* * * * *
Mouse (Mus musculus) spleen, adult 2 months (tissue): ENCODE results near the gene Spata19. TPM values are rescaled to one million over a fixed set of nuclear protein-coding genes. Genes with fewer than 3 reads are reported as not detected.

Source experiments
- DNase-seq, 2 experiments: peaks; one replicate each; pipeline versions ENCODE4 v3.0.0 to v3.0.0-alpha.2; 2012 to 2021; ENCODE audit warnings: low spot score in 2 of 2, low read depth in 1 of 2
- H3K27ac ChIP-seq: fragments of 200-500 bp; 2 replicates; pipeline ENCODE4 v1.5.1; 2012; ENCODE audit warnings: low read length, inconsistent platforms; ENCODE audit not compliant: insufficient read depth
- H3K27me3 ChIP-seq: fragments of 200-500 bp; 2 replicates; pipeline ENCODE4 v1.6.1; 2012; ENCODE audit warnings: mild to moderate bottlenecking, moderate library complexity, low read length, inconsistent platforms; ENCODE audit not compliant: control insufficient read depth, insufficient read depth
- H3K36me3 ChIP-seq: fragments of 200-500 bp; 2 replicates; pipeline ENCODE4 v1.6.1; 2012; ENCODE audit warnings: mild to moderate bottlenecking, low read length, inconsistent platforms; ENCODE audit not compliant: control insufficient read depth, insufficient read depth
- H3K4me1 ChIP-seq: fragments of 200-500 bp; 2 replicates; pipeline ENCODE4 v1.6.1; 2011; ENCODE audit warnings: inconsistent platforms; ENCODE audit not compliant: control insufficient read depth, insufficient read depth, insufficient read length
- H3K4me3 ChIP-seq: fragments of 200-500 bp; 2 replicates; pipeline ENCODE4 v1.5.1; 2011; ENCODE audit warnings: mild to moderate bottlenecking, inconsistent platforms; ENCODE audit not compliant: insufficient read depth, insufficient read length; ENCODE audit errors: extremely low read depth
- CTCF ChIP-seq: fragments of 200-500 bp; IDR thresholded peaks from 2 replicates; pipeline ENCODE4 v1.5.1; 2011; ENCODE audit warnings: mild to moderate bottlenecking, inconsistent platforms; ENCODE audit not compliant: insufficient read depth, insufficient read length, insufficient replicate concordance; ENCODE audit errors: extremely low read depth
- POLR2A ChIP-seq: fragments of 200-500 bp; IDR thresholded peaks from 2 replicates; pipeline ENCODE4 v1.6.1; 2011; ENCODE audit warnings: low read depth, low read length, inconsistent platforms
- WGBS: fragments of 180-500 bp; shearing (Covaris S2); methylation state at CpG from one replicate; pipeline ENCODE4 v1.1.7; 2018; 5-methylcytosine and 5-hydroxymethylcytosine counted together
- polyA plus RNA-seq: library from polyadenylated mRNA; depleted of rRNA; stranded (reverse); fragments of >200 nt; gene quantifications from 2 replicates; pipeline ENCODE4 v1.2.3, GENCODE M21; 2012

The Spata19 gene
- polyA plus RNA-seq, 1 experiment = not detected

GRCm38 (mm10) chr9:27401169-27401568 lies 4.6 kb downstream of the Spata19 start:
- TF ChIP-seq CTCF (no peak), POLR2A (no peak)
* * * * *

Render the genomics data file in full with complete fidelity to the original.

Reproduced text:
Mouse (Mus musculus) spleen, adult 2 months (tissue): ENCODE results near the gene Spata19. TPM values are rescaled to one million over a fixed set of nuclear protein-coding genes. Genes with fewer than 3 reads are reported as not detected.

Source experiments
- DNase-seq, 2 experiments: peaks; one replicate each; pipeline versions ENCODE4 v3.0.0 to v3.0.0-alpha.2; 2012 to 2021; ENCODE audit warnings: low spot score in 2 of 2, low read depth in 1 of 2
- H3K27ac ChIP-seq: fragments of 200-500 bp; 2 replicates; pipeline ENCODE4 v1.5.1; 2012; ENCODE audit warnings: low read length, inconsistent platforms; ENCODE audit not compliant: insufficient read depth
- H3K27me3 ChIP-seq: fragments of 200-500 bp; 2 replicates; pipeline ENCODE4 v1.6.1; 2012; ENCODE audit warnings: mild to moderate bottlenecking, moderate library complexity, low read length, inconsistent platforms; ENCODE audit not compliant: control insufficient read depth, insufficient read depth
- H3K36me3 ChIP-seq: fragments of 200-500 bp; 2 replicates; pipeline ENCODE4 v1.6.1; 2012; ENCODE audit warnings: mild to moderate bottlenecking, low read length, inconsistent platforms; ENCODE audit not compliant: control insufficient read depth, insufficient read depth
- H3K4me1 ChIP-seq: fragments of 200-500 bp; 2 replicates; pipeline ENCODE4 v1.6.1; 2011; ENCODE audit warnings: inconsistent platforms; ENCODE audit not compliant: control insufficient read depth, insufficient read depth, insufficient read length
- H3K4me3 ChIP-seq: fragments of 200-500 bp; 2 replicates; pipeline ENCODE4 v1.5.1; 2011; ENCODE audit warnings: mild to moderate bottlenecking, inconsistent platforms; ENCODE audit not compliant: insufficient read depth, insufficient read length; ENCODE audit errors: extremely low read depth
- CTCF ChIP-seq: fragments of 200-500 bp; IDR thresholded peaks from 2 replicates; pipeline ENCODE4 v1.5.1; 2011; ENCODE audit warnings: mild to moderate bottlenecking, inconsistent platforms; ENCODE audit not compliant: insufficient read depth, insufficient read length, insufficient replicate concordance; ENCODE audit errors: extremely low read depth
- POLR2A ChIP-seq: fragments of 200-500 bp; IDR thresholded peaks from 2 replicates; pipeline ENCODE4 v1.6.1; 2011; ENCODE audit warnings: low read depth, low read length, inconsistent platforms
- WGBS: fragments of 180-500 bp; shearing (Covaris S2); methylation state at CpG from one replicate; pipeline ENCODE4 v1.1.7; 2018; 5-methylcytosine and 5-hydroxymethylcytosine counted together
- polyA plus RNA-seq: library from polyadenylated mRNA; depleted of rRNA; stranded (reverse); fragments of >200 nt; gene quantifications from 2 replicates; pipeline ENCODE4 v1.2.3, GENCODE M21; 2012

The Spata19 gene
- polyA plus RNA-seq, 1 experiment = not detected

GRCm38 (mm10) chr9:27401169-27401568 lies 4.6 kb downstream of the Spata19 start:
- TF ChIP-seq CTCF (no peak), POLR2A (no peak)